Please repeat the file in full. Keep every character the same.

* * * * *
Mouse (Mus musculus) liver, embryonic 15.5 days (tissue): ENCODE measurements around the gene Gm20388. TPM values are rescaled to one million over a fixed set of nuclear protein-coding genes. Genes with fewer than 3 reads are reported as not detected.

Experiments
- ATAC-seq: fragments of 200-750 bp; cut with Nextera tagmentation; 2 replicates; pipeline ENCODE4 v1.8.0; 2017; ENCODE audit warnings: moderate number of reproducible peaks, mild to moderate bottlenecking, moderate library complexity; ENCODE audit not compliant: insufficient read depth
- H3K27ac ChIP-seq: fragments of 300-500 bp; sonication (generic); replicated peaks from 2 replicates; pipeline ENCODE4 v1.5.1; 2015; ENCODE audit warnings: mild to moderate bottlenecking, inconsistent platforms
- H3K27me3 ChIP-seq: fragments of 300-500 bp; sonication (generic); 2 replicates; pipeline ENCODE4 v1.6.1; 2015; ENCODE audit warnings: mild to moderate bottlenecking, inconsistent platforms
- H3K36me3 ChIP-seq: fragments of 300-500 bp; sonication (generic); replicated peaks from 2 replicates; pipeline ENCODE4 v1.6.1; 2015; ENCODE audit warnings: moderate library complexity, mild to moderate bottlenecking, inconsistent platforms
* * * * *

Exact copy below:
Mouse (Mus musculus) liver, embryonic 15.5 days (tissue): ENCODE measurements around the gene Gm20388. TPM values are rescaled to one million over a fixed set of nuclear protein-coding genes. Genes with fewer than 3 reads are reported as not detected.

Experiments
- ATAC-seq: fragments of 200-750 bp; cut with Nextera tagmentation; 2 replicates; pipeline ENCODE4 v1.8.0; 2017; ENCODE audit warnings: moderate number of reproducible peaks, mild to moderate bottlenecking, moderate library complexity; ENCODE audit not compliant: insufficient read depth
- H3K27ac ChIP-seq: fragments of 300-500 bp; sonication (generic); replicated peaks from 2 replicates; pipeline ENCODE4 v1.5.1; 2015; ENCODE audit warnings: mild to moderate bottlenecking, inconsistent platforms
- H3K27me3 ChIP-seq: fragments of 300-500 bp; sonication (generic); 2 replicates; pipeline ENCODE4 v1.6.1; 2015; ENCODE audit warnings: mild to moderate bottlenecking, inconsistent platforms
- H3K36me3 ChIP-seq: fragments of 300-500 bp; sonication (generic); replicated peaks from 2 replicates; pipeline ENCODE4 v1.6.1; 2015; ENCODE audit warnings: moderate library complexity, mild to moderate bottlenecking, inconsistent platforms